The findings indicated that longer plasma treatment and exposure times tended to enhance the inactivation efficacy. This was attributed to the fact that prolonged plasma treatment generated more reactive species, and longer exposure times allowed for increased interactions between these reactive species and the bacterial cells. To gain a deeper understanding of the inactivation mechanisms of PAW, SEM images of bacterial species were taken and an analysis of the physicochemical properties of PAW was conducted.
Depending on the chemical conditions, applied voltage, and the mode of generation, various reactive oxygen species (ROS) and reactive nitrogen species (RNS) may be produced. These combined ROS and RNS species, collectively referred to as RONS, are generated in plasma-activated water (PAW) and play a pivotal role in microbial inactivation. The production of these chemical species within PAW highlights the synergistic impact of high oxidation-reduction potential (ORP) and low pH, which exhibit antimicrobial properties [14]. The treatment of water with plasma caused a nonequilibrium dissociation of water molecules, resulting in the creation of short-lived species like hydroxyl ions (OH−) and solvated (hydrated) electrons (esolv) [45,46]. The relevant reactions are as follows:
H2O + e → OH + H + e
H2O + e → OH + H+ + 2e
OH + OH → H2 O2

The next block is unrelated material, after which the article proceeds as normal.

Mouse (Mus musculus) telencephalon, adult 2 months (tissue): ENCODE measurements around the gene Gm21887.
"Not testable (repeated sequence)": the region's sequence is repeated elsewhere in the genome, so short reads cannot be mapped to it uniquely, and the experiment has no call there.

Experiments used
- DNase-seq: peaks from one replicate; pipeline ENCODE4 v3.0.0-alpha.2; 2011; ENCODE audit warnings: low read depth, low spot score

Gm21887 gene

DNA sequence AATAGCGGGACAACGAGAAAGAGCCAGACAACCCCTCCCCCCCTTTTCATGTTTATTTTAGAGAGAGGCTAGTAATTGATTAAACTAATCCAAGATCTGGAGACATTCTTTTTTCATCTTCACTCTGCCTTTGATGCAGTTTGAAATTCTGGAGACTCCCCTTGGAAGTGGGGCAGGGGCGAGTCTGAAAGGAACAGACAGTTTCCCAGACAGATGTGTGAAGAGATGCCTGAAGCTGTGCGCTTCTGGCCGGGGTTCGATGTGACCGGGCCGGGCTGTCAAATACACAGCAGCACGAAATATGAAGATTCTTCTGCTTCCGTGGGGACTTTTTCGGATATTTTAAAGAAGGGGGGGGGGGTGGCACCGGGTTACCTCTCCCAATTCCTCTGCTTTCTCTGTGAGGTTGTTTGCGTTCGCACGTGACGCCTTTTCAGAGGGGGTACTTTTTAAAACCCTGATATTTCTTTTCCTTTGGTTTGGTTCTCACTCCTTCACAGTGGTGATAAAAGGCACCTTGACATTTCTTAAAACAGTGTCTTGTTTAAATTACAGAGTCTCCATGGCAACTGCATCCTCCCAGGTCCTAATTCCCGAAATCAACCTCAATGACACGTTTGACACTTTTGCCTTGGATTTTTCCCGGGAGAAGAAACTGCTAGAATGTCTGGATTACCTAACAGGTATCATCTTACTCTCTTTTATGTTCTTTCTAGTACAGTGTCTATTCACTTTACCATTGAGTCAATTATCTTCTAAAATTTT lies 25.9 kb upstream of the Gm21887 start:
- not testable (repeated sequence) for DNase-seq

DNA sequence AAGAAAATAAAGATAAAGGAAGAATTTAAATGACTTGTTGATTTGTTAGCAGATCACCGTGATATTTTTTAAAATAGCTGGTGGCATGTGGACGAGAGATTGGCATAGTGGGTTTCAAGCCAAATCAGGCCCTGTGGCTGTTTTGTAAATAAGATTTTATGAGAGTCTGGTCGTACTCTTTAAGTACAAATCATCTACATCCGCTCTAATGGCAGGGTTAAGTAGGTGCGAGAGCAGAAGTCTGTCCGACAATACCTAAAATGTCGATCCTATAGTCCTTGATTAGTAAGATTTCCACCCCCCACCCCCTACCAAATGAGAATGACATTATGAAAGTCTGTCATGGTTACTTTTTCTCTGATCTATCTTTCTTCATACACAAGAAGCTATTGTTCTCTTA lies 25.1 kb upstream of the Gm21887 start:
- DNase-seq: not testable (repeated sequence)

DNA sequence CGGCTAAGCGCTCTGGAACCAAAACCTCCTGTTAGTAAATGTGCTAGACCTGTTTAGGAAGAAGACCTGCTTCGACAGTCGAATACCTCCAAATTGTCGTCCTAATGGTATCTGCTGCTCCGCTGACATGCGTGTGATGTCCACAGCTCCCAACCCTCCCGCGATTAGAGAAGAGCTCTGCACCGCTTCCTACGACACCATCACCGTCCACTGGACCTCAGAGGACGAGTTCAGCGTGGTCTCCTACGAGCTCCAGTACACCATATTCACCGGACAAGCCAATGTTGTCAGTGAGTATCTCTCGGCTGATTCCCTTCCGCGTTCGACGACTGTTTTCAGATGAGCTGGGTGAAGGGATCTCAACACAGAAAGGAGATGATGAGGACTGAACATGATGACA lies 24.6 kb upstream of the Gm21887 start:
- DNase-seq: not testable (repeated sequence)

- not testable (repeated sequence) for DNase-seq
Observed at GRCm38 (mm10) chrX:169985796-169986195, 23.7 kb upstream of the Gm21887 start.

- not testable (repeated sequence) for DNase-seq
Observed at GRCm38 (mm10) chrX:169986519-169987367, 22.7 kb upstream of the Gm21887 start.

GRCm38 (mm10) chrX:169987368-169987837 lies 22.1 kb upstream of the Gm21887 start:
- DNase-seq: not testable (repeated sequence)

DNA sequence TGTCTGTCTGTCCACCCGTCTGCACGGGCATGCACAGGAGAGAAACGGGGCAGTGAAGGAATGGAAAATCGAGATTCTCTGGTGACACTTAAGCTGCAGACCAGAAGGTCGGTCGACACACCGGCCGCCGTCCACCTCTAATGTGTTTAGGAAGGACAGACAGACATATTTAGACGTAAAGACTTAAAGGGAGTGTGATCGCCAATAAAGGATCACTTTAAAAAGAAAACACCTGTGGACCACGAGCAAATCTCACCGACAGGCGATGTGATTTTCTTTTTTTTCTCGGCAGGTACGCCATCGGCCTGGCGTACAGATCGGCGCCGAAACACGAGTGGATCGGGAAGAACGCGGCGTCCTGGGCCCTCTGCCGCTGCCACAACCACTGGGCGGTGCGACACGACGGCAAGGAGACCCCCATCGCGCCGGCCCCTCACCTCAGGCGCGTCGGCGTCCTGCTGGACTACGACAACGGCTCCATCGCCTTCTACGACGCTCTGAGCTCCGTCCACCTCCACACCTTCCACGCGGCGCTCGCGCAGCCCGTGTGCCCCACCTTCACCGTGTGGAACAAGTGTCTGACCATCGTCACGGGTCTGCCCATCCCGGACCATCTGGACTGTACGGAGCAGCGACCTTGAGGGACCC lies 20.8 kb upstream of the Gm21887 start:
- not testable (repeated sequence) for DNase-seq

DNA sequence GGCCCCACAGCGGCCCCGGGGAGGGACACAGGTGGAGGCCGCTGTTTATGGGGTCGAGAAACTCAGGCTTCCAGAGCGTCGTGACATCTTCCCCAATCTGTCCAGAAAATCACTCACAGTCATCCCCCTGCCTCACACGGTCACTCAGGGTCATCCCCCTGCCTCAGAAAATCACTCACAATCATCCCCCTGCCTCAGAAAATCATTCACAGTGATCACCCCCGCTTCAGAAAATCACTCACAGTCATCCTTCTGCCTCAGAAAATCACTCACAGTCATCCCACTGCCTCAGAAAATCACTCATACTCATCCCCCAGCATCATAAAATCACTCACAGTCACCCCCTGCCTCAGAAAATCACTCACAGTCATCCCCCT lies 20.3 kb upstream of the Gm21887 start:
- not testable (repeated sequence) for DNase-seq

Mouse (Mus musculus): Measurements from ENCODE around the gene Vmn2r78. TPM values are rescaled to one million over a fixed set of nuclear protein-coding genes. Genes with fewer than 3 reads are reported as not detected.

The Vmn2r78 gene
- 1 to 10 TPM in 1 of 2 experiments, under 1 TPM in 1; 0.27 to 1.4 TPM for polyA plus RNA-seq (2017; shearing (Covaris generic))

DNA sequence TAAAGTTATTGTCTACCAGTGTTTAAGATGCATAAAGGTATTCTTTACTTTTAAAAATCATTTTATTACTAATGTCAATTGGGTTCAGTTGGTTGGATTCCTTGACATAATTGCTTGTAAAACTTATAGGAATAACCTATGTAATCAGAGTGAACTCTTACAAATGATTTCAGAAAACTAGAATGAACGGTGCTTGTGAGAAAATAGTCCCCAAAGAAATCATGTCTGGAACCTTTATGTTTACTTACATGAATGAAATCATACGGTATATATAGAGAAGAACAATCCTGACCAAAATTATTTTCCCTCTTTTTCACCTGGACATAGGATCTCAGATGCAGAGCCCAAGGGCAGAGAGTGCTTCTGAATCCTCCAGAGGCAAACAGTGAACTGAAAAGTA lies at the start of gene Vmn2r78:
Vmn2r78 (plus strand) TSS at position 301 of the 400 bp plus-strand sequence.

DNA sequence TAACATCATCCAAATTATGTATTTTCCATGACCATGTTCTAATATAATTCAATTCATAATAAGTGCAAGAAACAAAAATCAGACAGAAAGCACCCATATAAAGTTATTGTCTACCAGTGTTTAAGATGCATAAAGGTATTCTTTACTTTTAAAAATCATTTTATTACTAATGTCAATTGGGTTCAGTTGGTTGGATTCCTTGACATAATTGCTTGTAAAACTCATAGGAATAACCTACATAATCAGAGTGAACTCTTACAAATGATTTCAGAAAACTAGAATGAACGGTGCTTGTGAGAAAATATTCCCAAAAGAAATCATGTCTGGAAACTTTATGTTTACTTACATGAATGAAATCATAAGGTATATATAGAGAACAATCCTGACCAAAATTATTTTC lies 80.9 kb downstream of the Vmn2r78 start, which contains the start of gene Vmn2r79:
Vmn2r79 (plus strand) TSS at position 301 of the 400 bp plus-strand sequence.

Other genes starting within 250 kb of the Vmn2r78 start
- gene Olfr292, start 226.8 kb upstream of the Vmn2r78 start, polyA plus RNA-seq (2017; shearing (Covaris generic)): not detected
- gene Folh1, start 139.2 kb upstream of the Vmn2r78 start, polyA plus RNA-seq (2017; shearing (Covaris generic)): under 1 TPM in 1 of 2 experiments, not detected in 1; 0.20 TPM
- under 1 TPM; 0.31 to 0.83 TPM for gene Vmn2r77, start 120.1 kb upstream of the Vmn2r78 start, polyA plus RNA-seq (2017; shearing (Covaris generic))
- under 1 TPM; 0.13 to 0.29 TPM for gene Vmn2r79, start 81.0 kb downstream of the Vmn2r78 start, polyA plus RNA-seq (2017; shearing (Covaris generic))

H + O2 → HO2
OH + H2 O2 → OOH + H2O
*OOH → * + O2 + H+ + e
where ∗ represents the active site of the catalyst
O2 + e → O+ + O + 2e
O2 + O → O3
Regarding the mechanism by which ROS contribute to microbial inactivation, H2O2, hydroxyl ions (OH), and ozone (O3) are chemical species recognized as highly effective antimicrobial agents. It is well established that the hydroxyl radical (OH) stands out as one of the most potent oxidizing agents within the category of oxygen-based oxidizers. It exhibits a notable ability to readily target unsaturated fatty acids on the cell membrane, and it can disrupt intracellular materials such as DNA [47,48,49]. The OH radicals initiate the process of lipid peroxidation by extracting hydrogen atoms from the unsaturated carbon bonds in fatty acids, resulting in the generation of malondialdehyde (MDA) as the ultimate product [50]. MDA serves as a commonly used marker for assessing lipid oxidation. Both OH and H2O2 possess the capability to disrupt the intramolecular bonds within peptidoglycan, potentially resulting in the breakdown of the cell wall. OH achieves this by extracting a hydrogen atom from the alpha carbon of the peptide bonds (-CO-NH-) in the peptidoglycan structure, which is linked to amino acids. Additionally, it is worth noting that the transport of ROS from PAW into microbial cells can cause internal damage by breaking down DNA, and the degradation of proteins and various internal cellular components [51].